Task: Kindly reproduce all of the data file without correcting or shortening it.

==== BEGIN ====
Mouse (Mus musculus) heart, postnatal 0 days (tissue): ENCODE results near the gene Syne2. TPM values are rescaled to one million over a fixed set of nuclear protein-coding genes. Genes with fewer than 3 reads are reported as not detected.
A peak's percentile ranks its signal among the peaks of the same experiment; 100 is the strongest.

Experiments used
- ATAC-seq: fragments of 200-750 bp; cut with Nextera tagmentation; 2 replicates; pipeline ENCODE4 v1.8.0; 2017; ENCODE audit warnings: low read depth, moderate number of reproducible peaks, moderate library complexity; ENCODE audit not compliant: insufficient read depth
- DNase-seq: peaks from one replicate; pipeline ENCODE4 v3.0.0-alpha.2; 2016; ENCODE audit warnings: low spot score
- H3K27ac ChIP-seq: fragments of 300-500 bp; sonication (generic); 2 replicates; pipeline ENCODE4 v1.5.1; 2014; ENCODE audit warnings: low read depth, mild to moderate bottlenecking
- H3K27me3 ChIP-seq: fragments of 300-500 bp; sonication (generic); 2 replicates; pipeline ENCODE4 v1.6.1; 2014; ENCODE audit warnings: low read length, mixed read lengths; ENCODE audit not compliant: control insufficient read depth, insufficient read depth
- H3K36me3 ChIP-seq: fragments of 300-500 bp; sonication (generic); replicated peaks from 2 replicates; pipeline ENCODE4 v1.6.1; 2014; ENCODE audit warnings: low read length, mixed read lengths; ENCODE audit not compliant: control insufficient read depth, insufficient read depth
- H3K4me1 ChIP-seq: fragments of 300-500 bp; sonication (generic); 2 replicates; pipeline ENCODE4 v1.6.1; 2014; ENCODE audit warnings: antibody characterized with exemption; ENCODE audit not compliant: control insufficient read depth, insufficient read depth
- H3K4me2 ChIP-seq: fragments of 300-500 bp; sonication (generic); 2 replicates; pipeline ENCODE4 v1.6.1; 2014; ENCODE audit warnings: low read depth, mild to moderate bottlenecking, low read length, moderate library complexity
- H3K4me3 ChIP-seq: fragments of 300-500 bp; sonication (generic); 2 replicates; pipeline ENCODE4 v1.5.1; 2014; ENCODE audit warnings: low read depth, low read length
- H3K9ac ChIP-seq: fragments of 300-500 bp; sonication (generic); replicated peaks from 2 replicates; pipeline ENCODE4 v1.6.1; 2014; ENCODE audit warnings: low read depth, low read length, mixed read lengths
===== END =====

Mouse (Mus musculus) heart, postnatal 0 days (tissue): ENCODE results near the gene Syne2. TPM values are rescaled to one million over a fixed set of nuclear protein-coding genes. Genes with fewer than 3 reads are reported as not detected.
A peak's percentile ranks its signal among the peaks of the same experiment; 100 is the strongest.

Experiments used
- ATAC-seq: fragments of 200-750 bp; cut with Nextera tagmentation; 2 replicates; pipeline ENCODE4 v1.8.0; 2017; ENCODE audit warnings: low read depth, moderate number of reproducible peaks, moderate library complexity; ENCODE audit not compliant: insufficient read depth
- DNase-seq: peaks from one replicate; pipeline ENCODE4 v3.0.0-alpha.2; 2016; ENCODE audit warnings: low spot score
- H3K27ac ChIP-seq: fragments of 300-500 bp; sonication (generic); 2 replicates; pipeline ENCODE4 v1.5.1; 2014; ENCODE audit warnings: low read depth, mild to moderate bottlenecking
- H3K27me3 ChIP-seq: fragments of 300-500 bp; sonication (generic); 2 replicates; pipeline ENCODE4 v1.6.1; 2014; ENCODE audit warnings: low read length, mixed read lengths; ENCODE audit not compliant: control insufficient read depth, insufficient read depth
- H3K36me3 ChIP-seq: fragments of 300-500 bp; sonication (generic); replicated peaks from 2 replicates; pipeline ENCODE4 v1.6.1; 2014; ENCODE audit warnings: low read length, mixed read lengths; ENCODE audit not compliant: control insufficient read depth, insufficient read depth
- H3K4me1 ChIP-seq: fragments of 300-500 bp; sonication (generic); 2 replicates; pipeline ENCODE4 v1.6.1; 2014; ENCODE audit warnings: antibody characterized with exemption; ENCODE audit not compliant: control insufficient read depth, insufficient read depth
- H3K4me2 ChIP-seq: fragments of 300-500 bp; sonication (generic); 2 replicates; pipeline ENCODE4 v1.6.1; 2014; ENCODE audit warnings: low read depth, mild to moderate bottlenecking, low read length, moderate library complexity
- H3K4me3 ChIP-seq: fragments of 300-500 bp; sonication (generic); 2 replicates; pipeline ENCODE4 v1.5.1; 2014; ENCODE audit warnings: low read depth, low read length
- H3K9ac ChIP-seq: fragments of 300-500 bp; sonication (generic); replicated peaks from 2 replicates; pipeline ENCODE4 v1.6.1; 2014; ENCODE audit warnings: low read depth, low read length, mixed read lengths